arm Africa has received a new £3 million grant from the UK Government, through the FoodTrade East and Southern Africa trade enhancement and promotion programme. The grant will support 70,000 smallholder grain farmers in Tanzania and Uganda to gain access to regional export markets. The farmers will be linked to buyers in East Africa using an innovative online trading platform, G-Soko, and other market interventions. While Tanzania and Uganda produce a surplus of staple foods, Kenya only grows enough maize to feed itself one year in every five. Until recently, high tariffs on trade within East Africa meant that it was cheaper for Kenya to import crops from outside Africa. Recent policy developments have helped reduce the barriers to regional trade. The promotion of trade within East Africa is a significant step towards strengthening food security, and creates opportunities for smallholder farmers in these countries to access new markets. Small holders grow around 80-90 percent of the staple crops consumed in East Africa, but many face difficulties accessing markets. Bigger businesses aren’t interested in purchasing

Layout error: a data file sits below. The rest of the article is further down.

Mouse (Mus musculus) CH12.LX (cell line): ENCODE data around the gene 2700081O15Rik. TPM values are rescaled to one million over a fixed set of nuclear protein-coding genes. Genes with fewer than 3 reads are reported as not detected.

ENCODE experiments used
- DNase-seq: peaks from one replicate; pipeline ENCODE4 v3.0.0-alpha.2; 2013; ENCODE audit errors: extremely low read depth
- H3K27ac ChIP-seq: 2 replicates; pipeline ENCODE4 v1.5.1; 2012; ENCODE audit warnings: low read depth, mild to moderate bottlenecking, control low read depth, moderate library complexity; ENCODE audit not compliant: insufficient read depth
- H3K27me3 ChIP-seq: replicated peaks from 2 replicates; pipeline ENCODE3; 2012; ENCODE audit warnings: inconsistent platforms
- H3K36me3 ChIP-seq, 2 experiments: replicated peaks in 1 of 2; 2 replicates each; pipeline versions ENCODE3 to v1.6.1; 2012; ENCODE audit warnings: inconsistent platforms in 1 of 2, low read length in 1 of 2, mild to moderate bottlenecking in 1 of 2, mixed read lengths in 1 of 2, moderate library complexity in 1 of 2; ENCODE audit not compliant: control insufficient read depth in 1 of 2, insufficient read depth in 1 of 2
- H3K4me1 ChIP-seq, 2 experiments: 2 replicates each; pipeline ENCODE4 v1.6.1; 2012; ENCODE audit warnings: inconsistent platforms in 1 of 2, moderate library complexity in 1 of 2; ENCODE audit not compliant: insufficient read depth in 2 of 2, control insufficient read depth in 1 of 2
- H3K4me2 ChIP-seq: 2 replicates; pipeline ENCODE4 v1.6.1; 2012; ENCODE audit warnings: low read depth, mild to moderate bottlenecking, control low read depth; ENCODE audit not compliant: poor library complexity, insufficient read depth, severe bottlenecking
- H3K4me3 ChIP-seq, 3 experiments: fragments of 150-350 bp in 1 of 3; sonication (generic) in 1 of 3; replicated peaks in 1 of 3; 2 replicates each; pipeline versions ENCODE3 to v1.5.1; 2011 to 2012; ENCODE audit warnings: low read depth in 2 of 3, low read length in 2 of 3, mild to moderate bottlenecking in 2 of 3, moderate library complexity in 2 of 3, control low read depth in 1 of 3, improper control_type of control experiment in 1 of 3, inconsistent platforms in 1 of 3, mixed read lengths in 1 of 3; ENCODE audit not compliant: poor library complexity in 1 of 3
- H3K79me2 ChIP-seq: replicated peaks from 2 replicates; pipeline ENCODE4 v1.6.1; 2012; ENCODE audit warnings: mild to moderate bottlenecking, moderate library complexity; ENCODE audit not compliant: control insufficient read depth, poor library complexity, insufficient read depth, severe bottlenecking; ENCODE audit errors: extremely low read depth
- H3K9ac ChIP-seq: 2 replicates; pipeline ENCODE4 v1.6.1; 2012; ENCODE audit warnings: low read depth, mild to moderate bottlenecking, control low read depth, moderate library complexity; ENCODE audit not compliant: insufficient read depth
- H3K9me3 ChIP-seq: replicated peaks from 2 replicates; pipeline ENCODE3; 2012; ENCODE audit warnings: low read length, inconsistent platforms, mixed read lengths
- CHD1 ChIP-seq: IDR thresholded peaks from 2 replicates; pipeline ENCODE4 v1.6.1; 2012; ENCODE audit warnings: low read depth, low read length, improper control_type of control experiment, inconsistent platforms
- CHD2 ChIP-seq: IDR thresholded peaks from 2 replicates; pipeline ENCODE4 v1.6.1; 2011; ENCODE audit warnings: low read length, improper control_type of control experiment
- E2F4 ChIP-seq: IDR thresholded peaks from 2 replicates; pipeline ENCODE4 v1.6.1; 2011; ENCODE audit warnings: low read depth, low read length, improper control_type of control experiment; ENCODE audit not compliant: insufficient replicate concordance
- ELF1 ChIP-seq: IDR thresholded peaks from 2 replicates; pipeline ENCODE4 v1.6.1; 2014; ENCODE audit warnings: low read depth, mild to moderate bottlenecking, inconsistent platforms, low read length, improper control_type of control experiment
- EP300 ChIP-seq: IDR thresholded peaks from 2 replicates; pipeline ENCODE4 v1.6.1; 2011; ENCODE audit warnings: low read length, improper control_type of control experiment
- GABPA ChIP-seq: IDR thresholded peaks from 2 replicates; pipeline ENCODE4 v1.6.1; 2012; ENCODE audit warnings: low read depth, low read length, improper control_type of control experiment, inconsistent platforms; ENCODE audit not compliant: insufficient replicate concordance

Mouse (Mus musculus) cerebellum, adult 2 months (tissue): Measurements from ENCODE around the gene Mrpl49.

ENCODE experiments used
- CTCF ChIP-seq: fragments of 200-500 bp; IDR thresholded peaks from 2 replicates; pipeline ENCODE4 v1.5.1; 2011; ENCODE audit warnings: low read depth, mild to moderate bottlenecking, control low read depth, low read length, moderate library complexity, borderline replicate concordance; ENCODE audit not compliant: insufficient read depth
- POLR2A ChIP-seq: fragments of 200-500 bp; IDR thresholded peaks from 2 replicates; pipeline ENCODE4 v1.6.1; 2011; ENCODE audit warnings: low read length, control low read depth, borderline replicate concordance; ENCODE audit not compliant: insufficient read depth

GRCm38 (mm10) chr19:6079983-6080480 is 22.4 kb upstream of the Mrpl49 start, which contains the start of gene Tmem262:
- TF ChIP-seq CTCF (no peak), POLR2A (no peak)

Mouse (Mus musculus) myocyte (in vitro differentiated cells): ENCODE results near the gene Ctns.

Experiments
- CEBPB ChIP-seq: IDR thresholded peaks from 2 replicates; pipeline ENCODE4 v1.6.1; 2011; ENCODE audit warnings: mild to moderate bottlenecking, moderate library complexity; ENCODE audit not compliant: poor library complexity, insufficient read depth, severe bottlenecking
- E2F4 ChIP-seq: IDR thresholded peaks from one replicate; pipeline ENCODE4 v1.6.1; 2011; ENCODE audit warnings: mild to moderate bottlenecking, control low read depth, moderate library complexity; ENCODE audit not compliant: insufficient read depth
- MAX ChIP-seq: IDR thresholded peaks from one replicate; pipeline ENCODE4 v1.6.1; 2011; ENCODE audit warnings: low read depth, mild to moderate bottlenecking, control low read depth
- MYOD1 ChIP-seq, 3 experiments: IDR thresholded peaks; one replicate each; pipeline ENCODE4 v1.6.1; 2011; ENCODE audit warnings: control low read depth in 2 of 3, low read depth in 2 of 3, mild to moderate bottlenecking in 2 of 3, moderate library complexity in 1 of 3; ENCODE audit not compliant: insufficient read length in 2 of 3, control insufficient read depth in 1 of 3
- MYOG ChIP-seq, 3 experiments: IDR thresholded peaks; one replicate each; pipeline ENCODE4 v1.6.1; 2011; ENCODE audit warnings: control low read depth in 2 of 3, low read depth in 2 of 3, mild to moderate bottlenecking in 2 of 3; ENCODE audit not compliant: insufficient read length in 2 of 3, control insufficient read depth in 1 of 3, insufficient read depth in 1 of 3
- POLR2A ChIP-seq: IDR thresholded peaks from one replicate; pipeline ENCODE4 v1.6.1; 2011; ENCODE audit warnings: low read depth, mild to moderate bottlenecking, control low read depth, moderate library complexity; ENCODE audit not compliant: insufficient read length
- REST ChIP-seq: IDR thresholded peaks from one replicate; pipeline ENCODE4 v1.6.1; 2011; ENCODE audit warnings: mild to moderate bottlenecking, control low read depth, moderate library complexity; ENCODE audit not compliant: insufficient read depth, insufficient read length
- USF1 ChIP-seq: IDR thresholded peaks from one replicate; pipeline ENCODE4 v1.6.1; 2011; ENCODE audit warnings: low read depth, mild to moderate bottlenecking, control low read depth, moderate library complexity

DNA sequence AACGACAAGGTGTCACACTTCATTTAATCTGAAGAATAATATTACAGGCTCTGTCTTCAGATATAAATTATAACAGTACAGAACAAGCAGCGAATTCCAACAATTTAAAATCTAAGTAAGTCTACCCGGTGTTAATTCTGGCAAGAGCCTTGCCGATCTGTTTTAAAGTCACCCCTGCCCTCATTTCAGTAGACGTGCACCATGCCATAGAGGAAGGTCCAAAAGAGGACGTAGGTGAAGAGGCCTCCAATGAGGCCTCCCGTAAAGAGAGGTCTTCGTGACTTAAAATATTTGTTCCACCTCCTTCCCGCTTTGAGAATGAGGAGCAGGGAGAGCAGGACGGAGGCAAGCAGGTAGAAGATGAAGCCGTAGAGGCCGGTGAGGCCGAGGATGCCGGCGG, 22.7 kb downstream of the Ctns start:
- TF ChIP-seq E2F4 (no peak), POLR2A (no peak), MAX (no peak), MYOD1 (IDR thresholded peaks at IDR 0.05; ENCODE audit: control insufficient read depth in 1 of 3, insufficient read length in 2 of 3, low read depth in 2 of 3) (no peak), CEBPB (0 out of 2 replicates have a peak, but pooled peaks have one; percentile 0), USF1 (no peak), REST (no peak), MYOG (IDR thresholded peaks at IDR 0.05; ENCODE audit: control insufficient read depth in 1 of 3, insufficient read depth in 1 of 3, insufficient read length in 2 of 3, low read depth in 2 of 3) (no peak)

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produce from individual farmers growing small amounts. Smallscale farmers are also disadvantaged by the relatively high cost of inputs such as improved seeds and fertilisers and many have nowhere to store their produce so are unable to wait for a better market price for their crops. To help farmers capitalise on these opportunities, Farm Africa and consortium partners VECO East Africa and Rural Urban Development Initiatives will help Tanzanian and Ugandan smallholders to store their surpluses of rice, maize and beans. These grains will be stored in local aggregation centres, which are linked to certified warehouses that will sell their produce to buyers across the region, leveraging the benefits of the G-Soko platform. The G-Soko platform provides smallholder farmers with a structured trade function, enabling them to trade their produce transparently, earning them better livelihoods. The platform also unlocks access to finance, by allowing farmers to use warehouse receipts as collateral for loans. Warehouses and traders are also able to manage their inventory and plan ahead. The certified warehouses will be moisture-controlled to reduce the incidence of fungal infections that are common when grain isn’t properly dried, and that can lead to whole harvests being condemned. Farm Africa and its partners will address these challenges